In 2006, the corporate campaign came to Bego’s doorstep. SEIU coordinators began demonstrating outside various EMS accounts. They also sent letters to EMS clients condemning the company for “threatening, intimidating, interrogating and retaliating against janitors,” for participating in union activities, of which none of the allegations were true, Bego says.

Bego quickly drew up a rebuttal letter to his clients and hoped the SEIU would go away. They didn’t.

Soon SEIU organizers showed up to a golf tournament Bego was participating in, and lambasted the business owner in front of the crowd. They began to follow EMS employees in and out of their assigned workplaces, and in one incident, sent children to hand out union fliers that derided Bego and his company during Trick-or-Treat in his own neighborhood.

Other fliers distributed around the city routinely listed vague, unfair labor practices. One erroneous charge, according to Bego, claimed that EMS workers were forced to handle human remains in a university lab.

On another handbill, EMS accounts were compared to a “House of Horrors.” The flier alleged that EMS employees faced “unsafe working conditions, broken cleaning equipment,” and worked with “blood and dangerous chemicals.”

The union also claimed that EMS janitors were “living in poverty.”

The claims were untrue. And it was clear that the majority of EMS janitors weren’t interested in unionizing.

Bego points out that just 10 out of more than 400 EMS workers participated in the SEIU protests.

Daytime Supervisor Blaine Sechrest was approached by union organizers but says he and others ignored what they had to say.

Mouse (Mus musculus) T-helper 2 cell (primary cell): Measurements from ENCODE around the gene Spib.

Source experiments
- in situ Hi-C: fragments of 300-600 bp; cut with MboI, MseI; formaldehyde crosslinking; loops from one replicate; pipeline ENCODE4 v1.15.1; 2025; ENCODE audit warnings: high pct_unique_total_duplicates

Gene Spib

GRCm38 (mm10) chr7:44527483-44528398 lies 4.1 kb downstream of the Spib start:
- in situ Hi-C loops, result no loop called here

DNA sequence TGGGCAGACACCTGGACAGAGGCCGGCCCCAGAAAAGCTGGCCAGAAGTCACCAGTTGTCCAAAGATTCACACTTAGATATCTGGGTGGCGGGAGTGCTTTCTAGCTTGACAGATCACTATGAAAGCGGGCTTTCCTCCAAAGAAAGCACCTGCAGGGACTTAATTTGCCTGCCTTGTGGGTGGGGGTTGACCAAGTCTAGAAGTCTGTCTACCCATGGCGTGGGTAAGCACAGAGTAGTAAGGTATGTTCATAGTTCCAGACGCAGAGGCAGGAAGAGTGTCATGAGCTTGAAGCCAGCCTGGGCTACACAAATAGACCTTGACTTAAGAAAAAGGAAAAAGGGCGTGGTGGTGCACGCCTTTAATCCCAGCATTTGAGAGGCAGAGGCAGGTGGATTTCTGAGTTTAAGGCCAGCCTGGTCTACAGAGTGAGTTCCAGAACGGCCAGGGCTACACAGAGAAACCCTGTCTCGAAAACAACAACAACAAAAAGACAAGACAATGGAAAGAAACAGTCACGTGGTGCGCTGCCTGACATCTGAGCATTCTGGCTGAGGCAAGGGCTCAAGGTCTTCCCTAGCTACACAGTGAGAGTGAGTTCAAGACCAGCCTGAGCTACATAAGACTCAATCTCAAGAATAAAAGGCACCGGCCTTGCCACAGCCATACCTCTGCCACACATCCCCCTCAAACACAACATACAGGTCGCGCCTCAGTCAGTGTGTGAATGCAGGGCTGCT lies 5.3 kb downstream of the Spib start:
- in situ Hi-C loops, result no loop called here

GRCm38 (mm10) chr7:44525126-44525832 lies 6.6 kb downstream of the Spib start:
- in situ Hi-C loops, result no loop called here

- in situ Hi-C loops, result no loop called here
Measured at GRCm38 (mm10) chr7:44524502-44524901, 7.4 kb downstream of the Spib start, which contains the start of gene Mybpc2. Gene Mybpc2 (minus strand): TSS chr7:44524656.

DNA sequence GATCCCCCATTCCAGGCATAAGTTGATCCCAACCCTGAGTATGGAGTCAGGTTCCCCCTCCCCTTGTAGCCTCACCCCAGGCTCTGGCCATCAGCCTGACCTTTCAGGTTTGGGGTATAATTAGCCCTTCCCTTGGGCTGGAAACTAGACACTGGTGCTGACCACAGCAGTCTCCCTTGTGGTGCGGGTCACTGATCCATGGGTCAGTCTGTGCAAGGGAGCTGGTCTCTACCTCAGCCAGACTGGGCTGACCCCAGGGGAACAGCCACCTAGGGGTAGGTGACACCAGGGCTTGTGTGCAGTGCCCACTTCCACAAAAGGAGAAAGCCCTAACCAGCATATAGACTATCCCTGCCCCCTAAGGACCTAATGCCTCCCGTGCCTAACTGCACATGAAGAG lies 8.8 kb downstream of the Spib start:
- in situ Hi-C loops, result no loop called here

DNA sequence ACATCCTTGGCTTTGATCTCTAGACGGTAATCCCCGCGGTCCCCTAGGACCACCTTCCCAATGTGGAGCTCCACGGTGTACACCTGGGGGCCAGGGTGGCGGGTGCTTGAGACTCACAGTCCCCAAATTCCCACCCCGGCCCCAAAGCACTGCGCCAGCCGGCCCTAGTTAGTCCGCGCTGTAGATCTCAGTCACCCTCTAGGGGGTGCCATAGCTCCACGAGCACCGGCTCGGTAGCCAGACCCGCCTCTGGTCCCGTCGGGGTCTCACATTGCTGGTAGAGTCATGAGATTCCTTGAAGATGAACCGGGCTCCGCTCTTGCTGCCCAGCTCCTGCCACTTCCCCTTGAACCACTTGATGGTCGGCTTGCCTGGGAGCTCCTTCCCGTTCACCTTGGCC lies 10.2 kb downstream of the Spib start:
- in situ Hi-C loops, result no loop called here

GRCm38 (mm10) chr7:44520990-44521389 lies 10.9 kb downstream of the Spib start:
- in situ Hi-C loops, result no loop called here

“[EMS] has always treated me fair,” says Sechrest, who has been with the company for 13 years. “It’s a good company. They have been doing this well without the union for this long, and I don’t think they need the union now.”

Despite his employees’ loyalty, Bego’s legal team fought the union against dozens of filed complaints with OSHA, the Equal Employment Opportunity Commission and the NLRB — nearly 40 charges in all — which only added fuel to SEIU’s campaign as EMS fell “under investigation.”

“I was going along running my business. But, I had made up my mind,” says Bego. “I wasn’t going to let them intimidate me.”

Bego took matters into his own hands when he purchased a full-page ad in the Indianapolis Star to defend EMS against SEIU claims and invite the union to initiate a secret ballot election. He then publicly urged the organization to “fish or cut bait.”

By the end, all of the charges filed by the SEIU were unfounded. Slowly the union began backing away.

“[BSCs] were afraid of the unions and the things that they were doing,” says Bego. “We fought through it.”

Bego is adamant that the SEIU’s tactics had little to do with janitor conditions and more to do with an organization’s attempt to collect more than half-a-million dollars in union dues.

“They’re dinosaurs,” Bego says pointedly. “When people are desperate, they do desperate things.”

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